Sussex Downs Conservation Board and East Hampshire Joint Advisory Committee
- Dr Jake Piper (Department of Planning) Project Manager, OISD:IAU
- Lesley Downing (Department of Planning) Senior Research Associate, OISD:SPU
- Andrew Chadwick (Department of Planning) Senior Research Associate, OISD:IAU
- Jenny Crawford (Department of Planning) Research Associate
- Professor John Glasson (Department of Planning), Research Director, OISD:IAU
- total grant value: £40,000
- time duration: November 2003 to January 2005
|The five principal objectives of the project were:|
to develop an in-depth understanding of the character, dimensions and drivers of the rural and environmental economies of the South Downs;
to understand how and why businesses interact and what value this adds to the rural economy of the South Downs;
to identify those economic sectors likely to contribute to sustainable development;
to develop an understanding of the current rural economy/ integrated land management policy; and
to identify the challenges and opportunities in response to wider economic and environmental factors.
The research had three major strands. Firstly, the review of available published information relevant to this project, at national, regional and local level plus the compilation and analysis of statistical information derived chiefly from Census and other official statistics, and relating to demographic and economic/business information.
Secondly, a questionnaire survey of local businesses and other organisations in the South Downs was conducted, supported by interviews to provide case study information on a selection of local businesses. Thirdly, interviews and a workshop were held with institutional and business stakeholders in the region.
The outputs of the study included the compilation of a database on many social and economic indicators for the area at district and in some cases, at ward level. The project clients requested guidance on measures to improve opportunities for sustainable business within the South Downs - these included actions aimed at business development, employment and training, infrastructure and facilities, community needs and improving sustainability. A tool for assessing sustainability was proposed, and methods for promoting sustainable economic growth in the Downs were put forward.
This work coincided with a period in which the designation of a South Downs National Park and Park Authority were the subjects of a Public Inquiry - the Inspector’s Report is expected at the end of 2005.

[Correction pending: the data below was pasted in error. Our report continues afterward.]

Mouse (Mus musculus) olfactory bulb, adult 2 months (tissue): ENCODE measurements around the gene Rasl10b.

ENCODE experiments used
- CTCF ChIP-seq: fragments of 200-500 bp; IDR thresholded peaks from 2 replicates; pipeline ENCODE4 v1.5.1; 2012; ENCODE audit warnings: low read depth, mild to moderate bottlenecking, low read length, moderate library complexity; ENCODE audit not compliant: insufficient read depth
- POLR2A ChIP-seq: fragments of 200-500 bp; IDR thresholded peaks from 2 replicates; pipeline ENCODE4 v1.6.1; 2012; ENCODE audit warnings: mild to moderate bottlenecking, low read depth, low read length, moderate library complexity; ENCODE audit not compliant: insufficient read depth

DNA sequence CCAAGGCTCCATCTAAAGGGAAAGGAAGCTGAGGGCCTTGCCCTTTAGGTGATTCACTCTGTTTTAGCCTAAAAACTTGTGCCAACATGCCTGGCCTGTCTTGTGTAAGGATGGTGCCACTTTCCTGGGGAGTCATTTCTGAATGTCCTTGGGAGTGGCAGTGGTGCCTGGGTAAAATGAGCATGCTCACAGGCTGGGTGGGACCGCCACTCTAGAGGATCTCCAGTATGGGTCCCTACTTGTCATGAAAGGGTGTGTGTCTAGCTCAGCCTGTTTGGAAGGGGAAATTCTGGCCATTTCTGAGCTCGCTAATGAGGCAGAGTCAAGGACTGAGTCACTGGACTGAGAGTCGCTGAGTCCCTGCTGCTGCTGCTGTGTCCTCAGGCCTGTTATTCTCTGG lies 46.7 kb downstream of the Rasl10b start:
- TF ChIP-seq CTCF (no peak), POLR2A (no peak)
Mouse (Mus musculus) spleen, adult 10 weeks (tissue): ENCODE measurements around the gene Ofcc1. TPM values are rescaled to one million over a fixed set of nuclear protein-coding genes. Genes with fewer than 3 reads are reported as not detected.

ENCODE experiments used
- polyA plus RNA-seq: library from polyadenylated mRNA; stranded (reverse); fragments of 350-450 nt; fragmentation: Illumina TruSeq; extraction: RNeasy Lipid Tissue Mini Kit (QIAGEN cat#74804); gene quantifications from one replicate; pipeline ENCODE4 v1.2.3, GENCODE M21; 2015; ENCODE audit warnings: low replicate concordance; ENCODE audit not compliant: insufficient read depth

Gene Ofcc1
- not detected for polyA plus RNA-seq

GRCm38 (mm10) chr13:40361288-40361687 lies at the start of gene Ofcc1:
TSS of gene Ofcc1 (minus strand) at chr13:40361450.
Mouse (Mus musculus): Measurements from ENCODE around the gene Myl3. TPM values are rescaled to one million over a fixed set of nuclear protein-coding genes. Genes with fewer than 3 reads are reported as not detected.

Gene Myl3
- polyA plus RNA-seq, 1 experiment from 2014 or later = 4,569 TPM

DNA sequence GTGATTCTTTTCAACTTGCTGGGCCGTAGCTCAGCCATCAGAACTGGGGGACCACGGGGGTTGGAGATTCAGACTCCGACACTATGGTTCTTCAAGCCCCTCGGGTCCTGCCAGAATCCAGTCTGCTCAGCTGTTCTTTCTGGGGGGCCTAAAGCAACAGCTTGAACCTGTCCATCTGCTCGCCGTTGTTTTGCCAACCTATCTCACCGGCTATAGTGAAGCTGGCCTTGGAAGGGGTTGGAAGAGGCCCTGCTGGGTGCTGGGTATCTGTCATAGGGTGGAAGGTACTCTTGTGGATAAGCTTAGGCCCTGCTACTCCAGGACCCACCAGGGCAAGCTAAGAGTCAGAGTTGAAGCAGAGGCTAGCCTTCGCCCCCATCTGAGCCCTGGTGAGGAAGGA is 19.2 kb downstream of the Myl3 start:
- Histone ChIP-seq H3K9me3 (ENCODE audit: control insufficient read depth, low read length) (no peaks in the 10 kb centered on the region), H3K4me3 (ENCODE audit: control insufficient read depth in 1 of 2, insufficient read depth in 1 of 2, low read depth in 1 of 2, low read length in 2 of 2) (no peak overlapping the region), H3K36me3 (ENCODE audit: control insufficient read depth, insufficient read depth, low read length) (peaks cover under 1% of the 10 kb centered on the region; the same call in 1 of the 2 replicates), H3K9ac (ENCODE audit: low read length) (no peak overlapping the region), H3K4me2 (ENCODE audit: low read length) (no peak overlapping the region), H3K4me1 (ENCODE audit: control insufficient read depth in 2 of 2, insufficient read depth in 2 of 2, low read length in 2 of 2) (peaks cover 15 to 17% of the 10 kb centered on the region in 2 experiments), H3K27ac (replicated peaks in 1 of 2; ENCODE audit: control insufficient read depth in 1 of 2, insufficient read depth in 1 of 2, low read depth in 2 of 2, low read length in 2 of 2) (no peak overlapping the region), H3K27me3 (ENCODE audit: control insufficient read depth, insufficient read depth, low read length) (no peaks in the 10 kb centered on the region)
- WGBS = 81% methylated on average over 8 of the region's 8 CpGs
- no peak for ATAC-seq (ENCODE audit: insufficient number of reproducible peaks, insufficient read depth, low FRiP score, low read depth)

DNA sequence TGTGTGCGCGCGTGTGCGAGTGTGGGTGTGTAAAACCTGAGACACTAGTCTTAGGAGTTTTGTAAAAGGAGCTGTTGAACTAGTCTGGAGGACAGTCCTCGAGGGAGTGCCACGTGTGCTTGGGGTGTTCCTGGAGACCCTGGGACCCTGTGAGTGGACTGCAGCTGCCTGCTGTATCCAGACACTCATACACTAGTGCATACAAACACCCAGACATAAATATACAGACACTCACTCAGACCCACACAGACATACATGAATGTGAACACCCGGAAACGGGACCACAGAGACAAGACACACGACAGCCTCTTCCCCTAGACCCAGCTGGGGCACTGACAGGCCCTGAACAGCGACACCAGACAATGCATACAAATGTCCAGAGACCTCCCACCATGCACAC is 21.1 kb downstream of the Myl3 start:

The South Downs has 115,000 inhabitants - an unusually high population for a National Park. Whilst average incomes in the Park are high, there is variation from west to east. Important employment sectors within the park area are the public sector (26% of all employees), financial and business services (21% ), and wholesale/retail distribution (14%). Employment has grown rapidly in the decade to 2002 compared with the South East overall, with resultant pressures.
Business within the South Downs economy is based not only on local land and natural resources but also upon the environmental economy and the knowledge economy. The landscape of the Downs depends on downland agriculture (traditionally livestock production, but new ventures include wine production), though less than 5% of all employees work in the farming sector. Tourism and recreation activities are already significant within the area, but are expected to increase with National Park status.
Environmental issues are important in the South Downs: this is an area where agriculture may be strongly affected by future CAP reform and where climate change may have major impacts. The research study explored business linkages within the Park area and means of promoting those linkages. Barriers to development include transport and communications links, lack of affordable housing and appropriate skills, and shortages of services (banking, business linkages, shared office space, etc.).
Report to client: Rural Economy of the South Downs
Dr. Jake Piper
tel: +44 (0) 1865 483 422